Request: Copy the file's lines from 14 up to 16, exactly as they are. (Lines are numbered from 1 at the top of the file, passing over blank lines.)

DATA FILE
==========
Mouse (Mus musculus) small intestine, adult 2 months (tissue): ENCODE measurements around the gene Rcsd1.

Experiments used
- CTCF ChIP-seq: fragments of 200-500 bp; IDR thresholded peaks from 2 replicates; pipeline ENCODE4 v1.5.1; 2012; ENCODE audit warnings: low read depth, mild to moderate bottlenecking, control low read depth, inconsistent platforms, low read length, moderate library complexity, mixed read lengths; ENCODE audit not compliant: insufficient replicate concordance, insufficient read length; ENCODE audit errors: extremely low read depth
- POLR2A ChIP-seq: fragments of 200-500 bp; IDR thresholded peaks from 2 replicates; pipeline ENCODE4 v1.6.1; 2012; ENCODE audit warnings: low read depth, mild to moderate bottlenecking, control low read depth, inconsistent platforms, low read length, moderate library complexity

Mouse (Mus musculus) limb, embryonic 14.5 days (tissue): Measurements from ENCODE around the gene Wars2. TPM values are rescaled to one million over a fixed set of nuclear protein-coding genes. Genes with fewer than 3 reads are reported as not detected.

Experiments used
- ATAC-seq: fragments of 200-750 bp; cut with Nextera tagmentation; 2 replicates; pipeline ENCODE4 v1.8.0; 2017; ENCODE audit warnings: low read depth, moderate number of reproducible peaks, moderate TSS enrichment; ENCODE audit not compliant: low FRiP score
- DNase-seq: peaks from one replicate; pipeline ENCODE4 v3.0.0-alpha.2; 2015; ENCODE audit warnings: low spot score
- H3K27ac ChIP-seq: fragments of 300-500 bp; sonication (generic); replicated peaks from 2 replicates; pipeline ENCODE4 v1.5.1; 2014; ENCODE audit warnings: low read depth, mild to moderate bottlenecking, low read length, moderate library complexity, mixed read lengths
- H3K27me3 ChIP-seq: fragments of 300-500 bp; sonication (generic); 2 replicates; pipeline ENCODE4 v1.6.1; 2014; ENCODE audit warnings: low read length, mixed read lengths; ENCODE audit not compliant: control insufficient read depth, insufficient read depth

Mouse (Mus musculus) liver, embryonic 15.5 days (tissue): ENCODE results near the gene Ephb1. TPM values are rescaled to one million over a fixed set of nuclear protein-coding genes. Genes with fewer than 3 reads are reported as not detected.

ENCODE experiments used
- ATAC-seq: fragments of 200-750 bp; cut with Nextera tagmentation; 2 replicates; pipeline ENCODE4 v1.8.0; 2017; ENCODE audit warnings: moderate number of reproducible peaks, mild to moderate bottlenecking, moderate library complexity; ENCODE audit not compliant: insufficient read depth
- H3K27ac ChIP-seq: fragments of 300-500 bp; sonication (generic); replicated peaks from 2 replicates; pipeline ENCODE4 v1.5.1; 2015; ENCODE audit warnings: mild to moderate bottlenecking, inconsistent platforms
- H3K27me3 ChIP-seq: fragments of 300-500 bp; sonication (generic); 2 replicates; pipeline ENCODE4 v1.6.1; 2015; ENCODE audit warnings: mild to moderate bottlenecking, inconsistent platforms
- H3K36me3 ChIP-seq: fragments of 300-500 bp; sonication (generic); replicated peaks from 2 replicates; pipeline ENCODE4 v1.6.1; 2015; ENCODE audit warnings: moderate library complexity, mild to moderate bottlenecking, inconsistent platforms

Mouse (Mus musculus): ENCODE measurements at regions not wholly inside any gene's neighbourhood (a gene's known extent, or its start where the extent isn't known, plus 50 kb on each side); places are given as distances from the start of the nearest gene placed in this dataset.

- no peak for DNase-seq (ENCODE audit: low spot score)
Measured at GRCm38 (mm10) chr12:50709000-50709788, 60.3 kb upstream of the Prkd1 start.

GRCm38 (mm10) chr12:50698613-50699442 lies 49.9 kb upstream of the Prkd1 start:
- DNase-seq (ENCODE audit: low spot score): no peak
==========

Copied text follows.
- H3K27ac ChIP-seq: fragments of 300-500 bp; sonication (generic); replicated peaks from 2 replicates; pipeline ENCODE4 v1.5.1; 2015; ENCODE audit warnings: mild to moderate bottlenecking, inconsistent platforms
- H3K27me3 ChIP-seq: fragments of 300-500 bp; sonication (generic); 2 replicates; pipeline ENCODE4 v1.6.1; 2015; ENCODE audit warnings: mild to moderate bottlenecking, inconsistent platforms
- H3K36me3 ChIP-seq: fragments of 300-500 bp; sonication (generic); replicated peaks from 2 replicates; pipeline ENCODE4 v1.6.1; 2015; ENCODE audit warnings: moderate library complexity, mild to moderate bottlenecking, inconsistent platforms